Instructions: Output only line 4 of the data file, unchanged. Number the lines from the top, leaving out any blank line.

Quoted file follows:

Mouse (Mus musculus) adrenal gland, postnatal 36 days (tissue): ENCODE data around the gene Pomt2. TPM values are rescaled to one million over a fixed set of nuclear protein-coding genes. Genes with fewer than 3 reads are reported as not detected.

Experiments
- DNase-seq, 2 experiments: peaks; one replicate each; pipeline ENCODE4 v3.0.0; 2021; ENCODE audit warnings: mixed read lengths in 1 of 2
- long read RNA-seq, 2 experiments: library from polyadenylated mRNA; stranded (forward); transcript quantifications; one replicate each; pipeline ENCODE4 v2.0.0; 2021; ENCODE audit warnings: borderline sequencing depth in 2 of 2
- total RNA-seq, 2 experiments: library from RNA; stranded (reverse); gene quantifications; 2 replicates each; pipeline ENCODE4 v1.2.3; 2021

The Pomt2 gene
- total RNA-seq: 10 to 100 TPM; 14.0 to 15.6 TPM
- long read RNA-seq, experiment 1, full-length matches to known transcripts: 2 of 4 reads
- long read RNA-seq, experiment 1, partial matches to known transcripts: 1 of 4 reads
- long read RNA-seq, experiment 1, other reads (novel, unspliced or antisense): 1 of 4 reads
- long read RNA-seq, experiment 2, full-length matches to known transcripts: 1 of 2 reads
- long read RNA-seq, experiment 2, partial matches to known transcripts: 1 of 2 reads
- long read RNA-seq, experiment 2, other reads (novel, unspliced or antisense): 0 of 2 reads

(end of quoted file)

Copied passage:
- long read RNA-seq, 2 experiments: library from polyadenylated mRNA; stranded (forward); transcript quantifications; one replicate each; pipeline ENCODE4 v2.0.0; 2021; ENCODE audit warnings: borderline sequencing depth in 2 of 2